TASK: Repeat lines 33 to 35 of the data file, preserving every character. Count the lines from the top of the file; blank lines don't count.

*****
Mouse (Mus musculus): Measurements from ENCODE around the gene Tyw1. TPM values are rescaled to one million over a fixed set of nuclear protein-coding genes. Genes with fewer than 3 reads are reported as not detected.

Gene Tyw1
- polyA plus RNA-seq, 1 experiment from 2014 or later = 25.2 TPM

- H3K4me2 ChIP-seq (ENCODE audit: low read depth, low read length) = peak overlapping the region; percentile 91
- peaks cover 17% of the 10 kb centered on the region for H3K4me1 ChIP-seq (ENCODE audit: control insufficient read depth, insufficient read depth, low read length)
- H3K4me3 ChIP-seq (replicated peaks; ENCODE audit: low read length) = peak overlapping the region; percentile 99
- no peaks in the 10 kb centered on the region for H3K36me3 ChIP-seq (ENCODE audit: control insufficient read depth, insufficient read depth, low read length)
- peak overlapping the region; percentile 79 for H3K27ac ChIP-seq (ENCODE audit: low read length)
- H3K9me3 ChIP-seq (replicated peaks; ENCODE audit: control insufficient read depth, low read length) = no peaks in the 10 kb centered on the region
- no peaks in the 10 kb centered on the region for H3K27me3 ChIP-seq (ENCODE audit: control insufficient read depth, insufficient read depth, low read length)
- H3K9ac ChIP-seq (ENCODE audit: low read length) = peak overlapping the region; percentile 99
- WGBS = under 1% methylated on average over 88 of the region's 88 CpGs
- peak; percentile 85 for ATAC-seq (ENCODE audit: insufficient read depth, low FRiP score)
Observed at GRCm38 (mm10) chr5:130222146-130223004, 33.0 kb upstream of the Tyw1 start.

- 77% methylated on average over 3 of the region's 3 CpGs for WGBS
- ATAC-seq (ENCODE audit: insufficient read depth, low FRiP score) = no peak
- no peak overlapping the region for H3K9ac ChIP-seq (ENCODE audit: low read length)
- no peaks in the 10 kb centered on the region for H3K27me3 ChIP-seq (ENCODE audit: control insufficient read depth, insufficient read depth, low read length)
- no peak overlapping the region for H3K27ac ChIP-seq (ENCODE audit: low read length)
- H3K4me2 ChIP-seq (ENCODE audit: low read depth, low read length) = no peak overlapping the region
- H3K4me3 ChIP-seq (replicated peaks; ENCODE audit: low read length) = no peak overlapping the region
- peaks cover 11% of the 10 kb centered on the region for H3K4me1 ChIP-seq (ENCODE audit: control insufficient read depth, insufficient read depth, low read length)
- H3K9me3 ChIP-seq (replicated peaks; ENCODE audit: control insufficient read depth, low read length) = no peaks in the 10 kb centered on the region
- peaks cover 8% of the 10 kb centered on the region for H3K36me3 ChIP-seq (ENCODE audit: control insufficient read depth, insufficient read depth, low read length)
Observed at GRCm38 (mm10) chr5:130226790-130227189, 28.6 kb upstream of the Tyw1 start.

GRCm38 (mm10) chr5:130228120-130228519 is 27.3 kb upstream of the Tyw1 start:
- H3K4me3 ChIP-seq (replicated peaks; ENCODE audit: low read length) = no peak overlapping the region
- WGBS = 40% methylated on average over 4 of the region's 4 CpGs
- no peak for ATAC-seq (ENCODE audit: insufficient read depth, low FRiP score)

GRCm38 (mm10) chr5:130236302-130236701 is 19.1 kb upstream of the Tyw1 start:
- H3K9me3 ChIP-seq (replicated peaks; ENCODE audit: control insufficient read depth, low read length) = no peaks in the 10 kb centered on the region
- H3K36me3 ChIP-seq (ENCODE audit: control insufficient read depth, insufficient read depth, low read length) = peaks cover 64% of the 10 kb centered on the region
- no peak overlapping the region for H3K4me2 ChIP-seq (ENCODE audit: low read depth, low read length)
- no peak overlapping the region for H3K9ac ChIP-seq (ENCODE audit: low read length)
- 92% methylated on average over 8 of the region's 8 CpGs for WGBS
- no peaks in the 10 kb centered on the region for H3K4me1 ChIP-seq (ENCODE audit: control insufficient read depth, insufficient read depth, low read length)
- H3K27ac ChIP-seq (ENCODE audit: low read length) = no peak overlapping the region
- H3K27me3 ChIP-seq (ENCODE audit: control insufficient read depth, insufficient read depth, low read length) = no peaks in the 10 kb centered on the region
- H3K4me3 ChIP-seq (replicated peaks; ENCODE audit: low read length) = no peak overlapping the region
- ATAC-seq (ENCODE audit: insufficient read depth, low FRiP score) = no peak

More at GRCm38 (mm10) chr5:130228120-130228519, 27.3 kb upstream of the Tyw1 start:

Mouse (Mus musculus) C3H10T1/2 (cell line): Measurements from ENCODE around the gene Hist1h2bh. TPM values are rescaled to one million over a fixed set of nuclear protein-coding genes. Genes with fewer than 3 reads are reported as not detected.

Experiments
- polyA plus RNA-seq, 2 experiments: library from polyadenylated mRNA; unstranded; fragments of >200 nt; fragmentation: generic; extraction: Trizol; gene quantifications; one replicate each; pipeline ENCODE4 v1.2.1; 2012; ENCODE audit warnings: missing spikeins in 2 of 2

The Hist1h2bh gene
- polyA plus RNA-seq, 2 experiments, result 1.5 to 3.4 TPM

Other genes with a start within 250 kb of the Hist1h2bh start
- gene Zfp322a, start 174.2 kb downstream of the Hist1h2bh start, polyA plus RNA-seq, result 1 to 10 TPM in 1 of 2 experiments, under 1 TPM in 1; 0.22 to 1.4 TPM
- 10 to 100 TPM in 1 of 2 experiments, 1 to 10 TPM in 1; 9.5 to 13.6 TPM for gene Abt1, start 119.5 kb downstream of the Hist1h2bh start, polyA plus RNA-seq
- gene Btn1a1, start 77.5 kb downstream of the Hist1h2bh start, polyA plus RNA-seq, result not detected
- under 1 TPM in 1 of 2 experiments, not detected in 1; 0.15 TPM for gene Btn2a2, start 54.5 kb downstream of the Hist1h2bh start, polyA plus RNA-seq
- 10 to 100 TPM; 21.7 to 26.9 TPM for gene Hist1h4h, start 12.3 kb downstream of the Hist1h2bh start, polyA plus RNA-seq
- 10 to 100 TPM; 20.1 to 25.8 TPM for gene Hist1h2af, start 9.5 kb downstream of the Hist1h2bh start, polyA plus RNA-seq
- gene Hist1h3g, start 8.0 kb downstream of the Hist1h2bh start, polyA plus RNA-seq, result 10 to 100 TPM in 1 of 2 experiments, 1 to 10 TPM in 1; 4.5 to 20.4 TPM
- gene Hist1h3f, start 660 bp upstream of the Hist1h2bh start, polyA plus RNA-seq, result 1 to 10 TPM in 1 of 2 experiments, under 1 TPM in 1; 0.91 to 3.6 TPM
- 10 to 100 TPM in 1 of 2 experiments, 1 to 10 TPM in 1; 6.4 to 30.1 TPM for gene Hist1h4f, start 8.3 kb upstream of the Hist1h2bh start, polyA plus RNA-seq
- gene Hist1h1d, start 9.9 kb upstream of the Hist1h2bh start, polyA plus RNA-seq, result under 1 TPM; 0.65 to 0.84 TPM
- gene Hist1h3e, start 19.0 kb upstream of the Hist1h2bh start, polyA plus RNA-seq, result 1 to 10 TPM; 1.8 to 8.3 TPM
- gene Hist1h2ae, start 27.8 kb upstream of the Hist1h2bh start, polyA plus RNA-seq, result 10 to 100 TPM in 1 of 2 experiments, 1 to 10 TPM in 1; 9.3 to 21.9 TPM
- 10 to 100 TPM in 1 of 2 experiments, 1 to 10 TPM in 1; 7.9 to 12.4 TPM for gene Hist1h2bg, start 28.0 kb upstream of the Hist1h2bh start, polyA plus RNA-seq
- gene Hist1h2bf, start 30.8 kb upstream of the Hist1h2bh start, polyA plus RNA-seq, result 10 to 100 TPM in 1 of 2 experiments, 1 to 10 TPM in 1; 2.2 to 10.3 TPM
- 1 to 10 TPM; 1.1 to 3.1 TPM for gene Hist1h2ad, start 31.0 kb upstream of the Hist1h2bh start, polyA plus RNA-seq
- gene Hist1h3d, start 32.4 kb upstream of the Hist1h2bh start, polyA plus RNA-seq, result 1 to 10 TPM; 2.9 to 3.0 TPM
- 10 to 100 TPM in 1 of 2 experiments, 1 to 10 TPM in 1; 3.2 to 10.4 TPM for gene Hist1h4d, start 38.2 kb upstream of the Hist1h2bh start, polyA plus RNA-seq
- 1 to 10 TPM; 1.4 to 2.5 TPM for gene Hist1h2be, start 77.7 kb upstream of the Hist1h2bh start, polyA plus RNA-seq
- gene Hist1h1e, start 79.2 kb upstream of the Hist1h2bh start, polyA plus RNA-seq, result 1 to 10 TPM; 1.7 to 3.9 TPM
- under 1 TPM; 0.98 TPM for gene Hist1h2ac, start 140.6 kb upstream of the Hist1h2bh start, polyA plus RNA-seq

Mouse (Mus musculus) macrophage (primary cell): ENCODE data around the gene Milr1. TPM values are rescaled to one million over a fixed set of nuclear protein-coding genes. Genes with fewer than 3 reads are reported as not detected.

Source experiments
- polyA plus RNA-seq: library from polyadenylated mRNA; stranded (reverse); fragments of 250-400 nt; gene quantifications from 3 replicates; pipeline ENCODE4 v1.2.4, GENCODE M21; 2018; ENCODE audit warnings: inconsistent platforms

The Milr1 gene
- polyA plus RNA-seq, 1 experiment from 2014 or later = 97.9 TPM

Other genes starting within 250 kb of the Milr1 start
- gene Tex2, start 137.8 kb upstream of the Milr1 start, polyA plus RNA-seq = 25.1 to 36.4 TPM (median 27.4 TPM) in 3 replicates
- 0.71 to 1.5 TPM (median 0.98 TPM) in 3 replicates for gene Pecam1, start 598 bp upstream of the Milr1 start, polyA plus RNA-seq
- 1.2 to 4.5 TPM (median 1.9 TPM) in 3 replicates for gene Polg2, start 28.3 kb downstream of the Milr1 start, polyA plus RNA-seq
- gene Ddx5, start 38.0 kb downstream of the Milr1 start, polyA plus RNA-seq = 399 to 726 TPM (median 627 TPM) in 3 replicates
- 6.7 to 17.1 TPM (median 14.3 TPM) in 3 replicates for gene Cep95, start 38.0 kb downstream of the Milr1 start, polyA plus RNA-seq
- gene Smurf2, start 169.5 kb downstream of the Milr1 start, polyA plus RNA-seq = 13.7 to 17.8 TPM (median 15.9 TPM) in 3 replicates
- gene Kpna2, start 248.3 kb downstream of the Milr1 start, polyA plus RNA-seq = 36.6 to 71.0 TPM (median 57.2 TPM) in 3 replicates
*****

- no peak overlapping the region for H3K4me2 ChIP-seq (ENCODE audit: low read depth, low read length)
- no peak overlapping the region for H3K9ac ChIP-seq (ENCODE audit: low read length)
- 92% methylated on average over 8 of the region's 8 CpGs for WGBS